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Thread: Actionable roles vs behaviors


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From: Sailesh Panchang
Date: Mon, Jul 17 2017 10:59AM
Subject: Actionable roles vs behaviors
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I have one question that this thread does not seem to answer: Is
styling a link to appear like a button a WCAG 2.0 failure?

With reference to the words 'edge case', I think if, say, 3 users
visually identify an element as a button and 2 other users identify it
as a link, it is an edge case.
If generally users identify an element as a button based on its
appearance, then I suppose the designers / developers intended it to
be a button and should have used the proper semantic markup.
Marking it up as a link fails SC 1.3.1 IMO. See failure F43 and test procedure:
"Check that the element's semantic meaning is exposed to assistive
technology and appropriate for the content of the element".

If the 'Submit' element appears like a link and is marked up as a
link, there is no accessibility problem. It is a design / usability
problem at best.
In addition to the use case of a blind user on the phone with a
support staff person, consider:
I suppose most users expect a button to be present at the end of the
form to submit it.
While mouse users can quickly navigate to and click the submit button,
a screen reader user cannot use te 'B' key to get to the button if it
is marked up as a link but is styled like a button. Nor can one use
the rotor to find the button on an iphone.
This is important for a long form or an application consisting of
several steps like a tax form etc.
Or when one corrects an error in a field near the start of the form
and has to tab several times to get to the submit button. As other
have stated this impacts efficiency significantly.

With reference to: "Though I think we exaggerate the importance of an
element's ssemantic role, nevertheless users of
assistive technologies rely on those to a much larger extent than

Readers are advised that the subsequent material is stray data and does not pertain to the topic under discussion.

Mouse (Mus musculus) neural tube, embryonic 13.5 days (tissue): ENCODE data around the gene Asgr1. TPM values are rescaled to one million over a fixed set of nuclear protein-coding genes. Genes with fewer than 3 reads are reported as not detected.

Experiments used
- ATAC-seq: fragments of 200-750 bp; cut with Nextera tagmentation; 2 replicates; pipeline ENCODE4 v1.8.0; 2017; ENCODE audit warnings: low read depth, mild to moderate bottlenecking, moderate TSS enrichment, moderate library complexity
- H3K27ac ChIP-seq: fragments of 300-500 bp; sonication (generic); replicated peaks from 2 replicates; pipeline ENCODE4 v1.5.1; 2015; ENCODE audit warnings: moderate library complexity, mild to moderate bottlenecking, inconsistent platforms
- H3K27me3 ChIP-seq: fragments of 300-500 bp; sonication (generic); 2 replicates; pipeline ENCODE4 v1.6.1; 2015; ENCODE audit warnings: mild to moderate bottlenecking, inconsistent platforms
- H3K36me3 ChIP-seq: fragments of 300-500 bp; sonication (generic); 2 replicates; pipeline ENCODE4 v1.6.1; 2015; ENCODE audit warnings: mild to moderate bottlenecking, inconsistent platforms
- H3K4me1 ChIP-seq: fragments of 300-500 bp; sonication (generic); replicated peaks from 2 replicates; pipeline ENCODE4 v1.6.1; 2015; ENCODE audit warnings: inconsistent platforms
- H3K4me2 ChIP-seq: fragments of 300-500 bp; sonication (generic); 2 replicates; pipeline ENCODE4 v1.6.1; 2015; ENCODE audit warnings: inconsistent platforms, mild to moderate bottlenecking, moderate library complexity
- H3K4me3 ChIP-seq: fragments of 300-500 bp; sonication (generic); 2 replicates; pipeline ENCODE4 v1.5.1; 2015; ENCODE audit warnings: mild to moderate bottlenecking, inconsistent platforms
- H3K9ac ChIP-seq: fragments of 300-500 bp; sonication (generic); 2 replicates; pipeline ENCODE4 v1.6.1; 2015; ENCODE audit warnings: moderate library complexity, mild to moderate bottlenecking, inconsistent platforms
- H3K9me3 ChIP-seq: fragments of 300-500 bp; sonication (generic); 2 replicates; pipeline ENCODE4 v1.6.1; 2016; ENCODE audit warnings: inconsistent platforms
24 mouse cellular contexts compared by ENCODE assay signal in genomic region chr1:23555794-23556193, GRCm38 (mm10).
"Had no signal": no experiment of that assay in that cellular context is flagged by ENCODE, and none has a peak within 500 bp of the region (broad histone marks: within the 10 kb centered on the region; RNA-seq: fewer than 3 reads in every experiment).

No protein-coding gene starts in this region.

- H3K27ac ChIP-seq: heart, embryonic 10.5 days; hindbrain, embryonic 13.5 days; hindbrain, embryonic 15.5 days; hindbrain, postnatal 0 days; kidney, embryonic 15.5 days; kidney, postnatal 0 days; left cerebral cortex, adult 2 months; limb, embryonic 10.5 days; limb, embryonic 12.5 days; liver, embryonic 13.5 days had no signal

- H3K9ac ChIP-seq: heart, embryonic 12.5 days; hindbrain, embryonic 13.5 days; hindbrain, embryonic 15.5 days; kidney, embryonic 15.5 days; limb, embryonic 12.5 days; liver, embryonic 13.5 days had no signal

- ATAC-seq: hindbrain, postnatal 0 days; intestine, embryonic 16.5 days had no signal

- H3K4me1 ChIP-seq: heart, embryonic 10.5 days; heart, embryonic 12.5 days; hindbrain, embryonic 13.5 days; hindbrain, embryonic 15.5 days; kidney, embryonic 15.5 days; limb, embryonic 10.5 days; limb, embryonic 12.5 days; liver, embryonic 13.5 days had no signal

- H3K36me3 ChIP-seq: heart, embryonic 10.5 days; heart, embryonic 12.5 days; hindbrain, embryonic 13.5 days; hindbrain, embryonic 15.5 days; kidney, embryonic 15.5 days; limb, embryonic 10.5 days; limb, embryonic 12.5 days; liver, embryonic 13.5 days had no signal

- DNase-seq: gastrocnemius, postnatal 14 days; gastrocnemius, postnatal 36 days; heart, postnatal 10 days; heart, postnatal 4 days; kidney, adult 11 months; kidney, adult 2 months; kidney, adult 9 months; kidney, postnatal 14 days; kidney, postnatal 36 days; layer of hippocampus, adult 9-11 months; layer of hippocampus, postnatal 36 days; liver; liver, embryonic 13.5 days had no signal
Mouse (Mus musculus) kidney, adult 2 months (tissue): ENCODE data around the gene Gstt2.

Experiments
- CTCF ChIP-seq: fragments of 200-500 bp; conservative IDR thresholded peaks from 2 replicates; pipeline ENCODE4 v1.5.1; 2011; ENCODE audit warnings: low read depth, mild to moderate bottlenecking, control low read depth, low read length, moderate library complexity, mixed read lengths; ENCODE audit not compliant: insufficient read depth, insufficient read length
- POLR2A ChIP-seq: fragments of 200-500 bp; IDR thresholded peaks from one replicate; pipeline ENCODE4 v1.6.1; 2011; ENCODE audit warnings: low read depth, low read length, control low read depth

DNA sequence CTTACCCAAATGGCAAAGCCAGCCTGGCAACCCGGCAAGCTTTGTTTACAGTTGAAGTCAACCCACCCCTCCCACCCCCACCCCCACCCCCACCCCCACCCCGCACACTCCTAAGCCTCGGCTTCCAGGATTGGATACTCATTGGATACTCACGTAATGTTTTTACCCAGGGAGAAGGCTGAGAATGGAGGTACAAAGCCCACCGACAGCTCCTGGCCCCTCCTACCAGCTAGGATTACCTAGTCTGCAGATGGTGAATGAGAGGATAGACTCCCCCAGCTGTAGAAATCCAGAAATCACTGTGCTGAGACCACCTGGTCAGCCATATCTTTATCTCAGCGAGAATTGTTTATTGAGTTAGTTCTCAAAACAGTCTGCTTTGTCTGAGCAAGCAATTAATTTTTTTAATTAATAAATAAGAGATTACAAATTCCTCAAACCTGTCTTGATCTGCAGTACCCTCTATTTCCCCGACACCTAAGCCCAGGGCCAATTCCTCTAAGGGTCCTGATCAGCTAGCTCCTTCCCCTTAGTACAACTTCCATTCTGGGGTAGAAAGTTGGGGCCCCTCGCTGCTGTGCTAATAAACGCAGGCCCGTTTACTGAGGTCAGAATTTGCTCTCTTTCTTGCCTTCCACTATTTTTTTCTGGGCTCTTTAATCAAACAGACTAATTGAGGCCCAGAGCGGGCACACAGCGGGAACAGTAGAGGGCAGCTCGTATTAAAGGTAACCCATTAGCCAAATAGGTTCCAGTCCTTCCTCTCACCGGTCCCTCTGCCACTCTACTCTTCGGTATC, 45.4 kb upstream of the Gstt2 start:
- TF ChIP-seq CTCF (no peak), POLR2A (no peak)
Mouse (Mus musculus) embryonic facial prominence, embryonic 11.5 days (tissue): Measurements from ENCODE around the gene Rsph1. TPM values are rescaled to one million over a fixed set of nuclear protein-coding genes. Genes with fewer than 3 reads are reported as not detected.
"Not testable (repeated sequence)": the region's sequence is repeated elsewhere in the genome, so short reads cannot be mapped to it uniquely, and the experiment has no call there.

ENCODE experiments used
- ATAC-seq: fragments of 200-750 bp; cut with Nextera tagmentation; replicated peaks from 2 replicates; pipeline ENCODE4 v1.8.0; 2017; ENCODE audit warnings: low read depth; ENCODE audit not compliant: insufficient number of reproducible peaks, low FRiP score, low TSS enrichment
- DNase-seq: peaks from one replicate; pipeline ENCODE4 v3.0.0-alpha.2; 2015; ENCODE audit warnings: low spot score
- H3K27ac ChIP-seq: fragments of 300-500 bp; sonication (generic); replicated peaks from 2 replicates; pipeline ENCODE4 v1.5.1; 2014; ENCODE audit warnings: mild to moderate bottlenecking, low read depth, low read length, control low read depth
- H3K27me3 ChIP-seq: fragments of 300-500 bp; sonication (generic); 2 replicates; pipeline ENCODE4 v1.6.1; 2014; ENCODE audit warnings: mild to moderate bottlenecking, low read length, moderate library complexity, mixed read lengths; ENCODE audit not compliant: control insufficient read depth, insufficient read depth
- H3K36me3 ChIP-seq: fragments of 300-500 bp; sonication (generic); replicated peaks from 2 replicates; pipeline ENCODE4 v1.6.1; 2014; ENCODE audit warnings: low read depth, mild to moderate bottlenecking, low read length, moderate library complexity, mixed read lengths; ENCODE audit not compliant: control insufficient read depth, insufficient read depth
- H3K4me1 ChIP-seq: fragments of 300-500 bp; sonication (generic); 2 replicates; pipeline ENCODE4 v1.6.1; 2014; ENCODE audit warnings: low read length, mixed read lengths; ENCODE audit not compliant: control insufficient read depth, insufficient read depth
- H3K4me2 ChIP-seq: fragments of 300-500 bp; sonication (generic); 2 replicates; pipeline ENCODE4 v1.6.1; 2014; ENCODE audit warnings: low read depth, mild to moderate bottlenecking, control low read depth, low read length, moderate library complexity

"regular" users":
While I agree with the latter part of this statement I do not think
there is any exaggeration in expecting correct semantic markup. That's
the whole point of accessibility and SC 1.3.1, "Info, relationships
and structure conveyed through presentation can be programmatically

Do we not fail text that appears and functions like a section heading
but is not marked up as a heading?
So if an element is styled and functions like a button but is not
marked up as one, is it not a failure?
Maybe an explicit example of this should be added to failure F43.
Thanks and best regards,

On 6/21/17, Patrick H. Lauke < = EMAIL ADDRESS REMOVED = > wrote:
> On 21/06/2017 12:50, Karl Brown wrote:
>> I'm in the camp of "button does a thing, link goes to a place,
>> input=submit
>> sends a thing" myself, but I can see the argument for calling something
>> that looks like a button a button.
>> I have had the conversation with designers, and we've actually settled on
>> calling things a *call to action* rather than a *button*. This way the
>> designers aren't telling the developers "this is a button" - rather
>> they're
>> saying "this is a primary call to action" and the developers have a bit
>> more freedom to decide on whether to mark it up as a link or a button (the
>> junior developers will usually ask, and the senior developers have the
>> same
>> ideas I do so far).
>> I think for the use case Jennifer pointed out it comes down to the script
>> a
>> training document or call centre colleague uses. I try to steer away from
>> "use the red button" or "click the *pay* button" by writing the script as
>> "choose *pay*" with a screenshot if it's for training, or "choose *Pay* -
>> it's under the list of items in your basket".
>> I'll admit I've been lucky and not found a use case that I couldn't
>> rephrase my way out of, yet. Sometimes the right choice of words saves a
>> lot of headaches.
> Echoing this from Karl. Well put. (I've stayed out of the discussion on
> list, but had a bit of a tweetstorm last night anyway on the topic)...
> https://twitter.com/webaim/status/877294402217037824
> P
> --
> Patrick H. Lauke
> www.splintered.co.uk | https://github.com/patrickhlauke
> http://flickr.com/photos/redux/ | http://redux.deviantart.com
> twitter: @patrick_h_lauke | skype: patrick_h_lauke
> > > > >

Sailesh Panchang
Principal Accessibility Consultant
Deque Systems Inc
Phone 703-225-0380 ext 105
Mobile: 571-344-1765